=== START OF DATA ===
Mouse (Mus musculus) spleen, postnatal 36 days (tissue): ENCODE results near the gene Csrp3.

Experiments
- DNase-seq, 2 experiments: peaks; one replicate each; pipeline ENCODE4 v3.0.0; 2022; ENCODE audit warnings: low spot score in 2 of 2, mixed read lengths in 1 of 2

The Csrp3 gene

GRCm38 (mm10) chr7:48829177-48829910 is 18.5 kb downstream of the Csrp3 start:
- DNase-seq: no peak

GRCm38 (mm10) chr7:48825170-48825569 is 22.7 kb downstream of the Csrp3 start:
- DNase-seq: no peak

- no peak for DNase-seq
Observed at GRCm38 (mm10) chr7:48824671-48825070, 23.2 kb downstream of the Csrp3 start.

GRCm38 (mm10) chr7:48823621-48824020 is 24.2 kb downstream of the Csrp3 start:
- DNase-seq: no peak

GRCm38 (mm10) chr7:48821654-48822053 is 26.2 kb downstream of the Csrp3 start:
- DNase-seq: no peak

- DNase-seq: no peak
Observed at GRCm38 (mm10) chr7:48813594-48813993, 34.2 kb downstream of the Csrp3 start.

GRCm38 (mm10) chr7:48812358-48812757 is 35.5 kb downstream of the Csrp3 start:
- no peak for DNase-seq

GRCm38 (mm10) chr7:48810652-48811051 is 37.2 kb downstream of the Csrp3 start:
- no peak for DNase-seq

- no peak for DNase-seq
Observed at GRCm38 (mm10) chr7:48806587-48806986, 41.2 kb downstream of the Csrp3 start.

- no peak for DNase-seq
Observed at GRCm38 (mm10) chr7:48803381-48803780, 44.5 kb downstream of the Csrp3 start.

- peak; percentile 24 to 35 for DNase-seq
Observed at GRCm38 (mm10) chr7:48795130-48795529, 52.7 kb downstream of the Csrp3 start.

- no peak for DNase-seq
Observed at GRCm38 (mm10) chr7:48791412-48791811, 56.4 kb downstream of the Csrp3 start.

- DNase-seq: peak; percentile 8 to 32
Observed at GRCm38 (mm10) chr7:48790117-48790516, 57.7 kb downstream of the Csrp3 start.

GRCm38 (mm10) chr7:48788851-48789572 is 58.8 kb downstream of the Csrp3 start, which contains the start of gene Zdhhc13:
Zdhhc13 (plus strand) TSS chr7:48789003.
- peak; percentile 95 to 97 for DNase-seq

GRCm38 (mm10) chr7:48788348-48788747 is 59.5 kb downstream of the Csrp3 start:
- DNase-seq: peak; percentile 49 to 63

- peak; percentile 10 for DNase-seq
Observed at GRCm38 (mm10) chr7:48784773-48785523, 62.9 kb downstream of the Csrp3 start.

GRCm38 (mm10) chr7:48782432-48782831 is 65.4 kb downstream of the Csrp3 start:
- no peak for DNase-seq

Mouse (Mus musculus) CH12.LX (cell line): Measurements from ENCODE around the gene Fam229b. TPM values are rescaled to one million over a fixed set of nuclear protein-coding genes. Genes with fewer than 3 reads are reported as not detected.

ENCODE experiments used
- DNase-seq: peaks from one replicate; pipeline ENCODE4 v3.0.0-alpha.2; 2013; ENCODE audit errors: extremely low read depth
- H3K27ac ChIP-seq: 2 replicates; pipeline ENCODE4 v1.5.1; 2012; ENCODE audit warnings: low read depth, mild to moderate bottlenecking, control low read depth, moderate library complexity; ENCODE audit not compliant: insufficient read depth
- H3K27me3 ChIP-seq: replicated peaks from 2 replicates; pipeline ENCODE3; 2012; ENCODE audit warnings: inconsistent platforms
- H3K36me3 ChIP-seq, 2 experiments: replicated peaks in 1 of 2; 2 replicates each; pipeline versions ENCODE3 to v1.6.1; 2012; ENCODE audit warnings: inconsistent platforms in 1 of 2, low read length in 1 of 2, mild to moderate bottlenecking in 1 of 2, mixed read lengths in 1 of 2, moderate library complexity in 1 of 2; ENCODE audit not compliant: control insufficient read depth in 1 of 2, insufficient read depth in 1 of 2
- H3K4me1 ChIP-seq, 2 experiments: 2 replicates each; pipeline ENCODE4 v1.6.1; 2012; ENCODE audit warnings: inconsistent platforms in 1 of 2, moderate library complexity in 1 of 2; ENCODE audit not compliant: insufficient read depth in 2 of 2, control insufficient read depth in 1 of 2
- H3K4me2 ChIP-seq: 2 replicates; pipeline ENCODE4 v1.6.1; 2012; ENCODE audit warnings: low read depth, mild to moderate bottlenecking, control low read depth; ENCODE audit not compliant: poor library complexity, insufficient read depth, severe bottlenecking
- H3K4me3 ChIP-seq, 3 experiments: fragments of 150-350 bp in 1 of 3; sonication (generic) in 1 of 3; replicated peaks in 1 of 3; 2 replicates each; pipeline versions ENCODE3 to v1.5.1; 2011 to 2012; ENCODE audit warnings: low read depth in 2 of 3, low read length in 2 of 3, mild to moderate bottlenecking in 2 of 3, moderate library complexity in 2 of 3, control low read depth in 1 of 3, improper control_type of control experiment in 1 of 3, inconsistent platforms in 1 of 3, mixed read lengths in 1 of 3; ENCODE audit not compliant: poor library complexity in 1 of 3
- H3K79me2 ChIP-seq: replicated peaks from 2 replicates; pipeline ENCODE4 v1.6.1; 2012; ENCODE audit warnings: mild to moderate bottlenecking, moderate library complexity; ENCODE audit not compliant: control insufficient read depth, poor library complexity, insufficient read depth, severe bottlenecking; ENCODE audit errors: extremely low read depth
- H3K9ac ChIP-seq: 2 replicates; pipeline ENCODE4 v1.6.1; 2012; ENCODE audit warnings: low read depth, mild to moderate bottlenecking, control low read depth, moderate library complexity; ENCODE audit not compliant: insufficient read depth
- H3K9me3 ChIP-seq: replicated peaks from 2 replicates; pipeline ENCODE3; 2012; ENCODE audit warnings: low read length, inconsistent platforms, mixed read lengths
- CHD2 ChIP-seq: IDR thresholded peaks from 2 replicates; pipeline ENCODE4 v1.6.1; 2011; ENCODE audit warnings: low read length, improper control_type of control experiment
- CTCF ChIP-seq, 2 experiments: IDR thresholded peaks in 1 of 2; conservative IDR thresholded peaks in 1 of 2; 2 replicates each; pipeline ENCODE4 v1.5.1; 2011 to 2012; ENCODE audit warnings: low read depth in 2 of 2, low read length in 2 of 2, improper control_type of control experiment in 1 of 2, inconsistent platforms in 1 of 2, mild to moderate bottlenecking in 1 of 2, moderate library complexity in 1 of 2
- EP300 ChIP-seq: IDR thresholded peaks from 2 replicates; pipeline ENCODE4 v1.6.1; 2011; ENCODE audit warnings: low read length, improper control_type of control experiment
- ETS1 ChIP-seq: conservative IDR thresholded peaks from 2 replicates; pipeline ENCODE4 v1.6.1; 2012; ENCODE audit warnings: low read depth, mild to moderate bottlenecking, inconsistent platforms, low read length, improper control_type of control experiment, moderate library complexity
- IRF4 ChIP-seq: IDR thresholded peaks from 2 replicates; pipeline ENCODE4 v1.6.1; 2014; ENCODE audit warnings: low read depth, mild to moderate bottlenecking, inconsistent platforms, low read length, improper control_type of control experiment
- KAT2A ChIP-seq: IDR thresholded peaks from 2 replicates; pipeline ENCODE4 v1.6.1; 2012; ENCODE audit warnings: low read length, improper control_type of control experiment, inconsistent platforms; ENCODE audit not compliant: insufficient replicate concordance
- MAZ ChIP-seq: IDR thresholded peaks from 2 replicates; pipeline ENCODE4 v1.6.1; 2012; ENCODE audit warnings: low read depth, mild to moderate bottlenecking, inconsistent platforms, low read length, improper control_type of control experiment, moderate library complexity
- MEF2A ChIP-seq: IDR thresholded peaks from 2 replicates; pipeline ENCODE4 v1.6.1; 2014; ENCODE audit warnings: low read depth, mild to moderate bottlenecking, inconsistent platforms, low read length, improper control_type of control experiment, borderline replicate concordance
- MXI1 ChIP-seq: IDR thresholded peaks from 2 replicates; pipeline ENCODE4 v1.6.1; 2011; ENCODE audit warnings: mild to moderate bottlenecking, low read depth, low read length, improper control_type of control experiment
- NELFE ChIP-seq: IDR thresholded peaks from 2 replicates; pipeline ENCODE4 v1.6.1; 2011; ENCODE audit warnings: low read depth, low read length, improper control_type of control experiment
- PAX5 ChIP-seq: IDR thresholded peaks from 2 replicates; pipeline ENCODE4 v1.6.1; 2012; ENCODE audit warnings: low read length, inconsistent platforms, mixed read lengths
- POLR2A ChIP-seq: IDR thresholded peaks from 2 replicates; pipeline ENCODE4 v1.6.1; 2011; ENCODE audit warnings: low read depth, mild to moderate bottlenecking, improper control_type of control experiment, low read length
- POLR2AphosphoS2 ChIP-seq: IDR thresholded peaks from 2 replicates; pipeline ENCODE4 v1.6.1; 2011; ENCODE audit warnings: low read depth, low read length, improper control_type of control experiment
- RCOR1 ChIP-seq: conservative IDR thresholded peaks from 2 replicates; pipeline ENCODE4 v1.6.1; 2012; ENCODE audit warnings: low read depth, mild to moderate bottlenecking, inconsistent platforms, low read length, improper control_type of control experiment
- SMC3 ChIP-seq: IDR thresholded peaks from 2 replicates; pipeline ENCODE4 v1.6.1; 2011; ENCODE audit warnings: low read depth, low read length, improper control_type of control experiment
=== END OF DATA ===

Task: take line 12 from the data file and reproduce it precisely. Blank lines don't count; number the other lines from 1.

- DNase-seq: no peak